PROVIDENCE – The town of Bristol has been awarded an $861,000 grant from the U.S. Fish & Wildlife Service to turn the downtown Naval Reserve Armory into a municipal maritime center.
The $861,000 federal contribution will be matched by $896,000 in state and local funds that stem from a $9 million bond referendum approved by voters last November.
According to a feasibility study conducted by business students of Roger Williams University, the average visiting boater spends about $70 a day in Bristol and fully utilizing the harbor could bring in as much as $707,000 per year for the town.
“It is important to help cities and towns across Rhode Island capitalize on their assets and one of Bristol’s great attractions is our beautiful waterfront,” said U.S. Sen. Jack Reed, in a release. “Turning the Naval Reserve Armory into a municipal maritime center will ensure that visitors and local boaters have access to high-quality facilities.”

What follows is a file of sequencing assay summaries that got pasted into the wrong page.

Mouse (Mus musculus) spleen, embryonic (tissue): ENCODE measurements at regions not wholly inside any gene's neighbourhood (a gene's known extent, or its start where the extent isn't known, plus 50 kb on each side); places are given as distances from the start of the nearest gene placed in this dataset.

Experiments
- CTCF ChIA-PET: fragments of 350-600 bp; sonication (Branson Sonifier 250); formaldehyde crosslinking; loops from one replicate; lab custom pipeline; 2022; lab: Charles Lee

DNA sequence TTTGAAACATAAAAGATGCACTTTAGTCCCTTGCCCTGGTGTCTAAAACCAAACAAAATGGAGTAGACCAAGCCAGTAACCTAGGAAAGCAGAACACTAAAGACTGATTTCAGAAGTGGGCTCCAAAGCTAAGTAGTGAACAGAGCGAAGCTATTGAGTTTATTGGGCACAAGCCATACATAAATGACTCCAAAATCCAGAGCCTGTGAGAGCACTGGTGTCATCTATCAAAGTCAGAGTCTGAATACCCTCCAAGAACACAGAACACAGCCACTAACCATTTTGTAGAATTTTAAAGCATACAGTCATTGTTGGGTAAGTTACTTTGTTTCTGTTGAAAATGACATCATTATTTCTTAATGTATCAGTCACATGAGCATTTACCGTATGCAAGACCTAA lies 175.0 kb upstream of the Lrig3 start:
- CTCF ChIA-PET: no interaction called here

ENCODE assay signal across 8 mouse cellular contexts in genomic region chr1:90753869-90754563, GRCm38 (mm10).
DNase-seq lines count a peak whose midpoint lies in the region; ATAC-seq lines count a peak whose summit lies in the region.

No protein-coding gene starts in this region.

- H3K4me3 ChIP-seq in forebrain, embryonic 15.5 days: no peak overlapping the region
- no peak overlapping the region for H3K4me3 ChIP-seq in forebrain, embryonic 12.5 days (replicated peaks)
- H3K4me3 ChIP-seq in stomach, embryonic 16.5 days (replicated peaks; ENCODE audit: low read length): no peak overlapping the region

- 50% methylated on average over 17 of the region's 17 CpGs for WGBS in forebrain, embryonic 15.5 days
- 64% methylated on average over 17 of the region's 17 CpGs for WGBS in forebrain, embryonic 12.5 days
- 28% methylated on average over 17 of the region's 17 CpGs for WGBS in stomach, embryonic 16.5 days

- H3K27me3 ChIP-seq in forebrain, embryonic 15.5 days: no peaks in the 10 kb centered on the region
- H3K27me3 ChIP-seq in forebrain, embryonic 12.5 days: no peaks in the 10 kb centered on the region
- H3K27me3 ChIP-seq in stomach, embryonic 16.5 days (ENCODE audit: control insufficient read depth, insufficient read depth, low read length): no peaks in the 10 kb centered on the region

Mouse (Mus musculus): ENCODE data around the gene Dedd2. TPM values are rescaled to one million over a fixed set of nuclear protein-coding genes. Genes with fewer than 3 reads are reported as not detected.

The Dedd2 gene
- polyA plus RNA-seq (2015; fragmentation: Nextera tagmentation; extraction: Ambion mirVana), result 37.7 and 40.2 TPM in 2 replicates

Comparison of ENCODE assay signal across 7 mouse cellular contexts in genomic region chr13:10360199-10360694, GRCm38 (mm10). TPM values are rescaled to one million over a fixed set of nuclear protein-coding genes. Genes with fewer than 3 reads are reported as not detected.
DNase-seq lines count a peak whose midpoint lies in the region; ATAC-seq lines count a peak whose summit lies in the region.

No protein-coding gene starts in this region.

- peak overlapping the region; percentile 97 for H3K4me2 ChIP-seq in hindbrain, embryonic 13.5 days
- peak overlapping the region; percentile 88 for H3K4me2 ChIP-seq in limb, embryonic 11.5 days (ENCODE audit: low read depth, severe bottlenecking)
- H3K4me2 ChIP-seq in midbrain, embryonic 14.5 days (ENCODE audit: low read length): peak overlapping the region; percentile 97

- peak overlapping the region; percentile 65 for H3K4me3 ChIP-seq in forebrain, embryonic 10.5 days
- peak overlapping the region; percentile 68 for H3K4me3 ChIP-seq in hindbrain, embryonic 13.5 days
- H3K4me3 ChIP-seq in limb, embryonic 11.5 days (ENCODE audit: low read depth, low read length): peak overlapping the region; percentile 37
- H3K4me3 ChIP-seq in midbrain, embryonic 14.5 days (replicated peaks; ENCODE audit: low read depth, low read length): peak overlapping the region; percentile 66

Reed, who chairs the Appropriations Subcommittee on Interior and Environment, which oversees federal funding for the U.S. Fish & Wildlife Service, will meet with Bristol officials and R.I. Department of Environmental Management Director Janet Coit on Monday, Sept. 9, to outline new plans to attract more boaters and anglers to Bristol and help boost the local economy.
The federal grant comes from a U.S. Fish & Wildlife fund designated to support recreational boating through the Boating Infrastructure Grant program, which promotes water access and opportunities for recreational anglers and boaters.
In 2008, Reed helped Newport secure a $713,000 federal Boating Infrastructure Grant to renovate the Armory Wharf and construct a central tie-up facility for visiting boaters, with restrooms and other amenities.
The Bristol municipal maritime center will feature amenities such as laundry, restrooms with shower, and storage. In addition to the maritime center, the project also includes the installation of 16 additional transient moorings, and a dingy dock with fresh water for eligible boaters.